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Wednesday, October 21, 2015

Holding Patients for Opioid Addiction

Desperate times call for desperate measures! This saying applies quite well to the nation’s prescription opioid epidemic. The governor of Massachusetts has introduced a bill that would give doctors the ability to hold people involuntarily for substance use disorder treatment, The Wall Street Journal reports. If passed, the legislation would limit the amount of opioids a patient can receive for first-time prescriptions.

“I’ve never seen anything with the kind of negative momentum that this particular issue has,” said Gov. Charlie Baker at a news conference last week. “When you think about the fact that we’ve tripled the number of people in the past four years who’ve died of an opioid overdose – in the short term, the goal here has to be to disrupt the trend.”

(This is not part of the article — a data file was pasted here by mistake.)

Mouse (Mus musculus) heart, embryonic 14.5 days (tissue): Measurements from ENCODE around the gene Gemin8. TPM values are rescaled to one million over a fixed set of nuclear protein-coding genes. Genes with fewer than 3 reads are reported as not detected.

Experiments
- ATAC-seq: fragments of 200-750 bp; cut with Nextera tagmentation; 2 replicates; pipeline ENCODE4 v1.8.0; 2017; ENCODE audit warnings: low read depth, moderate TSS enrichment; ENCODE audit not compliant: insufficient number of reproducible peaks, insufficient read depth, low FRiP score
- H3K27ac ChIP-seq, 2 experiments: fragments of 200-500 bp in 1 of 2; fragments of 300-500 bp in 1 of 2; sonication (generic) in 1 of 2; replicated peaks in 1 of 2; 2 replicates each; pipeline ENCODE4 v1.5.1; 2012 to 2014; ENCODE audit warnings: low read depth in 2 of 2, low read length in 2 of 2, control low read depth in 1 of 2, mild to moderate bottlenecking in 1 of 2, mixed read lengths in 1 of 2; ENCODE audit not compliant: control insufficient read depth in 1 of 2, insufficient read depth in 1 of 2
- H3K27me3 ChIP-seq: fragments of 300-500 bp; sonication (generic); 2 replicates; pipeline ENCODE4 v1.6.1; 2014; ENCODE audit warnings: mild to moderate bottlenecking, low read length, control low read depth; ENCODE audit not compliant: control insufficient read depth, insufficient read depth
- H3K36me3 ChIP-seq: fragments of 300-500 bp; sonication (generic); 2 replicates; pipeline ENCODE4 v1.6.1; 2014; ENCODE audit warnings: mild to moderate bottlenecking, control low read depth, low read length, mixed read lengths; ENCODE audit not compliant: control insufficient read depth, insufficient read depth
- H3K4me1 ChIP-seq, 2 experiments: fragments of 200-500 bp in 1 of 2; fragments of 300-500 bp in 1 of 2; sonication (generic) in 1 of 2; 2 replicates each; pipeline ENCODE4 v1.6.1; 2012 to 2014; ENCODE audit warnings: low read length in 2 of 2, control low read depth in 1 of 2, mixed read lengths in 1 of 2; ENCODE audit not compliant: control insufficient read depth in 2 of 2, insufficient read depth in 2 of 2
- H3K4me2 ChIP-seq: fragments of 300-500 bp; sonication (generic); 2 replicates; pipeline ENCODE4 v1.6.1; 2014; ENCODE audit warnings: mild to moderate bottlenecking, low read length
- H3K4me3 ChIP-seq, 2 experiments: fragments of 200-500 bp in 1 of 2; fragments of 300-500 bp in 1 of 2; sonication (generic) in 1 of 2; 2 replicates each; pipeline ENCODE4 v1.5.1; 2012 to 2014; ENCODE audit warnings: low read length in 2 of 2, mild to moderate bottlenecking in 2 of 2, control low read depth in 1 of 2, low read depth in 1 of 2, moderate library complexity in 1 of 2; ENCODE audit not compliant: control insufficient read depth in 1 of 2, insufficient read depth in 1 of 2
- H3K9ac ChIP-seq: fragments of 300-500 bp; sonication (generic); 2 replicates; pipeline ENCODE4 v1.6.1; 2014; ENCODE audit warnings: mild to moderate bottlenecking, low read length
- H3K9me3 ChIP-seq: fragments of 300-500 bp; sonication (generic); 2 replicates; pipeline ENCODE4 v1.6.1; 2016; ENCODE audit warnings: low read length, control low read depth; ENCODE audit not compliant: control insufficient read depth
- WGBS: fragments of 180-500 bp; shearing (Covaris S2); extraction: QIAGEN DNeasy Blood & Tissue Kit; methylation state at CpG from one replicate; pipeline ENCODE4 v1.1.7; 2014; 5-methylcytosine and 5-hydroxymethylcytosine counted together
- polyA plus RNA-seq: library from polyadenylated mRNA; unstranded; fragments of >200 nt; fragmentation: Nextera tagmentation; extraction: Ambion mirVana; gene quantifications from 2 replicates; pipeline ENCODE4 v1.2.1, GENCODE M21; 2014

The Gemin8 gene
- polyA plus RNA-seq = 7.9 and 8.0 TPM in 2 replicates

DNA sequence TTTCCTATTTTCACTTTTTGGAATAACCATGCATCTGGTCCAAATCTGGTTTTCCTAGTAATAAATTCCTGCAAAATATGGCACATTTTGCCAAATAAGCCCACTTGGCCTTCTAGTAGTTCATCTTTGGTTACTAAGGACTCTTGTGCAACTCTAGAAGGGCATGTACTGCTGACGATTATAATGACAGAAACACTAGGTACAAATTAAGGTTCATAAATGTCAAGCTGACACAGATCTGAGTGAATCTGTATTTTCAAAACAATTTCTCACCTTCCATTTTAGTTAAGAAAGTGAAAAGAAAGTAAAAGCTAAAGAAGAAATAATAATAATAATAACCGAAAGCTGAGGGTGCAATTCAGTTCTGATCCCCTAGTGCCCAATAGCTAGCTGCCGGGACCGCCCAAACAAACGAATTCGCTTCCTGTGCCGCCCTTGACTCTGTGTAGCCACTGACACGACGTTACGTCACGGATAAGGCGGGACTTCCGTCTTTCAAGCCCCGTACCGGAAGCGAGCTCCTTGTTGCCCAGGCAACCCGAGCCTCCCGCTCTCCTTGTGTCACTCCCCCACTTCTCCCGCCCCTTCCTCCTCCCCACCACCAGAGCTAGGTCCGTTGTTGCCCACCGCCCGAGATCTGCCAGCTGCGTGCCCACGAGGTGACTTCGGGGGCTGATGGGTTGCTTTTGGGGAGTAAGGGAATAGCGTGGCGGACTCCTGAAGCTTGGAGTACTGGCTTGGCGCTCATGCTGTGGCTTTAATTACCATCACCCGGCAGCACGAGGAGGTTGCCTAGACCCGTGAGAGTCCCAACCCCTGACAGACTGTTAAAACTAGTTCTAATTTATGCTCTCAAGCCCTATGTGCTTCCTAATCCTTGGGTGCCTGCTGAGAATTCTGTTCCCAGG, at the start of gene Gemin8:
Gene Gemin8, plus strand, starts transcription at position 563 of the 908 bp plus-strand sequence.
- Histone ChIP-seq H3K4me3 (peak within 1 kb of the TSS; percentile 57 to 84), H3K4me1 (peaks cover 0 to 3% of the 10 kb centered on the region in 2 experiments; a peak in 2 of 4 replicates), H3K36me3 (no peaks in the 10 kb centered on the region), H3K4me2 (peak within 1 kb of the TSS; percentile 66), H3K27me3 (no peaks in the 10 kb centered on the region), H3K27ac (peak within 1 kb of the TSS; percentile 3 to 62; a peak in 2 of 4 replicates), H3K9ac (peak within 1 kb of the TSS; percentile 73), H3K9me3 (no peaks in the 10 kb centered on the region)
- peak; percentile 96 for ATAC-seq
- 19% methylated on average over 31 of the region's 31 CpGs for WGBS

The state of Massachusetts has seen a dramatic rise in opioid related overdose deaths in recent years. In 2014, according to state figures there were 1,256 opioid overdose deaths. When you consider that doctors can hold patients at risk of hurting themselves or others for mental illness, it stands to reason that holding a person who is at a high risk of overdose could ultimately save lives. The hold would be for 72 hours in duration, according to the article.

The legislation is still under review by the Massachusetts House and Senate leaders.

“I look forward to collaborating with my colleagues in the House, the Baker administration and all stakeholders to ensure that addiction is treated as a disease rather than a choice, and that we are providing the most effective support for individuals battling substance addiction,” said House Speaker Robert DeLeo.

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